"Financing is the lifeblood of small business."
How often have you heard or read that phrase? I'm betting the number is high enough that your eyes glazed over as soon as you started this article.
Un-glaze them. Learning and relearning the fundamentals of running a successful small business is like taking your daily vitamins. Chief among those fundamentals is the mystery of how to procure the money your business requires to continue being a business.
You can start unraveling the mystery by asking yourself the following questions:
1. What is my best financing vehicle?
I started my first business 20 years ago. Back then, financing options were pretty limited. You went the traditional bank route or opted for credit cards or borrowed money from your rich grandma; that was about it.
Thankfully, that's no longer the case. Today's small business owners can hop on the internet and find hundreds of financing options with just a few keystrokes. A wider range of choices, however, calls for patience and discretion as you narrow them down to what's exactly right for you.
When do you expect to pay the loan back? How often do you want to make payments? Do you want a fixed or variable interest rate? In short, what lending vehicle and time frame are you comfortable with, where you'll have high confidence that you're going to pay the sucker off?
2. How much money do I actually require?
There are two basic pitfalls to avoid here. The first is that you overestimate how much financing you need to purchase equipment, cover payroll, promote your product, etc.; the second is that you do the opposite and underestimate.
If you overestimate, it means you pay interest on money you're not going to end up needing or using. If you underestimate, you can screw up everything you're working on and put your entire business at risk.
Be disciplined about figuring out the exact cost of whatever you're working on to take your business to the next level. It can be tempting to just grab what's handed to you; don't give in. Invest the time, crunch the numbers, and approach potential lenders with the confidence that comes of knowing you'll neither overshoot the mark nor sell yourself short.
3. What if whatever I'm borrowing money for doesn't pan out?
If your entrepreneurial temperament is anything like mine, you're optimistic to a fault. I tend to believe that whatever project I'm borrowing for is going to take off like a rocket.
On the one hand, this kind of chutzpah can be helpful. It fuels an energy and creativity that a more timid approach can't hope to approximate. On the other hand, nothing will bring you down to earth faster than a financial disaster.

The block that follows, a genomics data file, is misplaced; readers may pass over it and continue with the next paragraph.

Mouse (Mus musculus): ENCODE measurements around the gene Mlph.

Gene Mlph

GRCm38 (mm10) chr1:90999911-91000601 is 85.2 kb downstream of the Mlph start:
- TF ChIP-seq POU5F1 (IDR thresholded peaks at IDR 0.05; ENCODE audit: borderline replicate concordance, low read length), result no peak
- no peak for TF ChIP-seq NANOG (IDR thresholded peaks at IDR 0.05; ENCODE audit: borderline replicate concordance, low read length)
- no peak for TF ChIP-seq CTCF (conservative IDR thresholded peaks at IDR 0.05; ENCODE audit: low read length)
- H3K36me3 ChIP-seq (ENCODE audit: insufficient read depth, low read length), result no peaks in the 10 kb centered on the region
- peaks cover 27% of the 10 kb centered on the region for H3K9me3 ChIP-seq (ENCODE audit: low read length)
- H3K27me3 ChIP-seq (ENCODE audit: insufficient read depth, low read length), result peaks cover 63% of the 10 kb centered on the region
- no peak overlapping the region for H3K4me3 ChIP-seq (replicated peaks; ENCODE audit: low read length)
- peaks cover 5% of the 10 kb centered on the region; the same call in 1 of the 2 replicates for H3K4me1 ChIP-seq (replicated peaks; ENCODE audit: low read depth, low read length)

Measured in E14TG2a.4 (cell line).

Don't borrow money naively. Ask yourself, "If X fails, what will be my next move and how will I recover from it? Can I recover from it?" This can be an uncomfortable process, but it might end up saving you a lot of grief down the road. I guarantee that it'll build discipline.
4. How much work am I willing to do to get the loan?
The answer to this question will have a huge impact on how many lenders you talk to and who you talk to. You're busy enough as it is just running your business; applying for financing requires extra work.
It's also an accurate gauge of your commitment to the thing you're trying to build. You can't build it without money; if you're unwilling sacrifice blood, sweat and tears in pursuit of the latter, what does that say about your mindset overall?
Finding a tailor-made loan for your business isn't easy, and it shouldn't be. It does get easier with experience, and seeing your extra work pay off for your business will provide no end of motivation. To get to that place, you'll have to grind. Decide for yourself whether it's worth it.
5. Am I qualified for financing?
Answering this question means answering others: Are you familiar with your personal and business credit scores? Are they solid, weak, or something in between? Do you have a firm grasp of your cash flow, your income-to-debt ratios, your tax returns?
If your answer is no, the first four questions in this article are moot. Obtaining great financing requires putting your financial house in excellent order. If this seems overwhelming, take comfort in the fact that tens of thousands of entrepreneurs have been in your shoes.
I'm no exception. I was a complete naif when I began. My personal and business credit was nonexistent; lenders wouldn't touch me with a 10 foot pole. A scarcity of educational materials meant that I often had to learn the hard way, through sheer trial and error.
If the internet has led to a proliferation of lenders and lending vehicles, it's done the same regarding information about how to access them, along with new technologies to help you do it in the right way. Take advantage of these resources today, because you never know what tomorrow will bring.